However, we presented a design strategy that would allow the existing boiler plant to remain on site and operational during the first installations of the new plant equipment. Once these new boilers had been installed, the production of the heat and hot water could be transferred to this new equipment, allowing for the existing steam boilers to be removed without loss of service to the connected buildings. The CHP would then be installed in the place of the older boilers. This would evade the necessity to hire any equipment, thus saving capital expenditure on plant hire, allowing the budget to be re-distributed to increase the scope of the Phase 1 building connections.
Developing the design to implement the client’s long term plans
We developed our initial designs to incorporate some of the long term aspirations of the university, such as planning the route for the energy centre pipework to take into account the planned corridor link between the Student Union building and the Royal College building, which was a long-term desire by the university’s projects team. By adjusting the pipework route, we were able to adapt the design for the pipework’s supporting brackets to incorporate plans for the link corridor that would be constructed above the pipe. As we were already installing substantial support steelwork for the pipework, we modified the design to allow for this steelwork to simultaneously form the support structure for the corridor. Therefore, this provides the foundations for the corridor removing the need to carry out substantial alterations in the future, and assists the university to achieve their plans in a time effective manner.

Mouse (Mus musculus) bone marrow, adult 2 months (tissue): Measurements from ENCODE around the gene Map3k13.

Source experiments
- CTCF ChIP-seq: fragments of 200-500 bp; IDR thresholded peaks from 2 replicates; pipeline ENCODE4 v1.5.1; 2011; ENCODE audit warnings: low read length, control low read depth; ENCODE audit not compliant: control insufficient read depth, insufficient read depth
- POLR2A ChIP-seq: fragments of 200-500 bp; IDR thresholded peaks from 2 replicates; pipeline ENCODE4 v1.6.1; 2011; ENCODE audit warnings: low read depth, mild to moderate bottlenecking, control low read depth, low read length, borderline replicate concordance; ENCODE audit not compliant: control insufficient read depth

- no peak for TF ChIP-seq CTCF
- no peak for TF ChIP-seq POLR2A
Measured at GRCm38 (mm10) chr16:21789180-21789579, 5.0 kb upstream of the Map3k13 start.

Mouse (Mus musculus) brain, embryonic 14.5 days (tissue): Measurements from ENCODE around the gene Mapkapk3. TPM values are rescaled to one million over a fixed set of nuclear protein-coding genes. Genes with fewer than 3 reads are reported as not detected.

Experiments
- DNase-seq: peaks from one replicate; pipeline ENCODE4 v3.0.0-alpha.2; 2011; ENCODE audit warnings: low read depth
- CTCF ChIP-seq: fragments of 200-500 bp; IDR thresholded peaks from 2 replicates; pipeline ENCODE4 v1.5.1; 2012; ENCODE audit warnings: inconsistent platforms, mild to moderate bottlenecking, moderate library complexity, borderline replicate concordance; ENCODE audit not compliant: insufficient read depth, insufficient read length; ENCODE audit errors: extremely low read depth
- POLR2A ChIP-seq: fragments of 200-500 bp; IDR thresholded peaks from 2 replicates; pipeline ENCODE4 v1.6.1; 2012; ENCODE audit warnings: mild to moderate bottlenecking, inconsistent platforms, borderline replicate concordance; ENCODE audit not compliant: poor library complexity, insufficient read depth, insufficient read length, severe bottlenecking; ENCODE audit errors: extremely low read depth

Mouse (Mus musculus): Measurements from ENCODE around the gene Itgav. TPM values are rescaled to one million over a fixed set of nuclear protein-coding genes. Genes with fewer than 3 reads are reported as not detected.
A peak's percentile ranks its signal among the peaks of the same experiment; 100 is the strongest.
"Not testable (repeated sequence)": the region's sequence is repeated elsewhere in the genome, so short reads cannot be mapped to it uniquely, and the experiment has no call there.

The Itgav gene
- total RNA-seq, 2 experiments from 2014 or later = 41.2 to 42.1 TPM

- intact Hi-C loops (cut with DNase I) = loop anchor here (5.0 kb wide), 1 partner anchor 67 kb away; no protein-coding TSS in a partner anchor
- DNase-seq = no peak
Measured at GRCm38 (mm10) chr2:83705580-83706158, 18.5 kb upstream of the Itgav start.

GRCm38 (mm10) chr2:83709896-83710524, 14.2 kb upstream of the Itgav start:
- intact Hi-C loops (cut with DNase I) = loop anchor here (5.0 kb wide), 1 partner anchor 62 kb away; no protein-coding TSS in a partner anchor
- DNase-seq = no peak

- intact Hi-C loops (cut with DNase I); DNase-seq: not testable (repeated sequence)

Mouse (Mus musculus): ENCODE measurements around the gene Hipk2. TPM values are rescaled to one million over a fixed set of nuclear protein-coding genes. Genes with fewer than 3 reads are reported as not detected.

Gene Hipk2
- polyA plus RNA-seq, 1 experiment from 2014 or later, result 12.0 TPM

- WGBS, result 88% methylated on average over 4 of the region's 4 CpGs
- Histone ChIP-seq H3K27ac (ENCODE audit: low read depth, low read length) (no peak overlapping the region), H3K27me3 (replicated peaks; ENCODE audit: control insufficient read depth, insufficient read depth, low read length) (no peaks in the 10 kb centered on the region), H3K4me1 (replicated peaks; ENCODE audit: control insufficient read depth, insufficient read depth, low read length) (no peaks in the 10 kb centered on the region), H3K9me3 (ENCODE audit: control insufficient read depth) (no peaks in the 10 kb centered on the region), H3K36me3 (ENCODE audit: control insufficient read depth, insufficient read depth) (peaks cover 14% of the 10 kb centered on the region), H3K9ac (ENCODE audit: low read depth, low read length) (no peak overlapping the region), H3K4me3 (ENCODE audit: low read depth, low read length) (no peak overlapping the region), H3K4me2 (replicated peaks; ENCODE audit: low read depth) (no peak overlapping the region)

As the university wanted to implement a ‘Demonstration Space’ within the energy centre to use for student engagement, we had to incorporate high-level glazing and a viewing area into our design. This led us to adapt the CHP ventilation configuration and the boiler flue route in conjunction with these requirements to ensure that the view from these platforms was not blocked in any way, and as much of the energy centre could be seen as possible from this angle.
Utilising intelligent software to ensure effective design proposals
Following detailed site surveys of the building plant rooms that would be interfaced with the heat network, we designed the necessary interfaces with the existing heating, hot water and ventilation systems. We produced general layout drawings, process and instrumentation diagrams, block-cable diagrams and equipment schedules, which were developed into 3D CAD models for each of the 18 skids. Our designers reviewed these models before producing full pipework spool drawings, and prior to the pre-fabrication of the skids at our Blackburn HQ. Producing these 3D models is beneficial to the design process as it allows for us to review how different components will interact with each other to ensure there are no errors or incompatibilities, and any issues can be rectified prior to manufacture. This allows for an efficient design process with a high level of accuracy.